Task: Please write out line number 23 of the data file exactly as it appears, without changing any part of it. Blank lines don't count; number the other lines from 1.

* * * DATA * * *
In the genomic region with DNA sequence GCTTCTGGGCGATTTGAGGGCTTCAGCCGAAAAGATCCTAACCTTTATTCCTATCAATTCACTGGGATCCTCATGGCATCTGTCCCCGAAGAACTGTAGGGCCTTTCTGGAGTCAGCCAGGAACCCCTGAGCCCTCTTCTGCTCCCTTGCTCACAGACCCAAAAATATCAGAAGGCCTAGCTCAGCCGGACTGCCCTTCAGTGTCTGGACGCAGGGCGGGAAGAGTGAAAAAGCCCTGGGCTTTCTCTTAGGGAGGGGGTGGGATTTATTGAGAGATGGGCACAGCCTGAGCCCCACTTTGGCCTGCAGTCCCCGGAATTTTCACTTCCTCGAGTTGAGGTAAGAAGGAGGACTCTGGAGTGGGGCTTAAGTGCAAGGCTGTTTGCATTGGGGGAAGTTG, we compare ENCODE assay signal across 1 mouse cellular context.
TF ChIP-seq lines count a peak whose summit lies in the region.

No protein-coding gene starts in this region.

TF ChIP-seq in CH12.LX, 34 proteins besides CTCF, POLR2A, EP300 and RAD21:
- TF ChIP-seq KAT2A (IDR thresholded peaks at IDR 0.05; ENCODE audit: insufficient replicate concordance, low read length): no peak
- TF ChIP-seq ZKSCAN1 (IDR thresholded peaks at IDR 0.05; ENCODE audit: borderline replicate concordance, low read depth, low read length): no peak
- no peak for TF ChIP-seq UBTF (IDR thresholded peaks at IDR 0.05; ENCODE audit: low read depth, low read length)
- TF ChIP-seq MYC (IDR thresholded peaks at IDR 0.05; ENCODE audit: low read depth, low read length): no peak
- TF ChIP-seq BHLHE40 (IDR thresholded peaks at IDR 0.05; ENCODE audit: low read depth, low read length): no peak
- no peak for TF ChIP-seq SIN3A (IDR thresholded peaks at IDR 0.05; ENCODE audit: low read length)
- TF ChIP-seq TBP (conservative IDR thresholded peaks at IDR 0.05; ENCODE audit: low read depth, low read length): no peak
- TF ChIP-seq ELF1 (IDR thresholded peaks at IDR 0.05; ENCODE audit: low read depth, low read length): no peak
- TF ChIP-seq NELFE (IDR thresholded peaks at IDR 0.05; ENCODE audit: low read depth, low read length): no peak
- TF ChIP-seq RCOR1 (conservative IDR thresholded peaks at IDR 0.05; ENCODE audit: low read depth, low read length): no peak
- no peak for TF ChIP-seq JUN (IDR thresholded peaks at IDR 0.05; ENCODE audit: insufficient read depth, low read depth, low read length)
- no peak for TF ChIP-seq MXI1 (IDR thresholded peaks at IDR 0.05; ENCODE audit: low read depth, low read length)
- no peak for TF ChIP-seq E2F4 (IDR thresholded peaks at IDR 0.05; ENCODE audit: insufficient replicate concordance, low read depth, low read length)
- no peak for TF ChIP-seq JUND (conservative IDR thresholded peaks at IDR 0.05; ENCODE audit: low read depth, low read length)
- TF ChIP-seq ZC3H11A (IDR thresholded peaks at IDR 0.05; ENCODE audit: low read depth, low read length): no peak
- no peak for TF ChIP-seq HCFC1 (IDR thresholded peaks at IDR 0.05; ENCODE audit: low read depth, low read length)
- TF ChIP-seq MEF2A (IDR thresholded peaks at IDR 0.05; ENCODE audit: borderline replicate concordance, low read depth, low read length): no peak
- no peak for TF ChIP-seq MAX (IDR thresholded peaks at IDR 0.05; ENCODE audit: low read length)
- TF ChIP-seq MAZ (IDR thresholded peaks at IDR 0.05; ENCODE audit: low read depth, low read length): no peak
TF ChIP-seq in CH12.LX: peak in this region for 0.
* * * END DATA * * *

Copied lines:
- TF ChIP-seq MAZ (IDR thresholded peaks at IDR 0.05; ENCODE audit: low read depth, low read length): no peak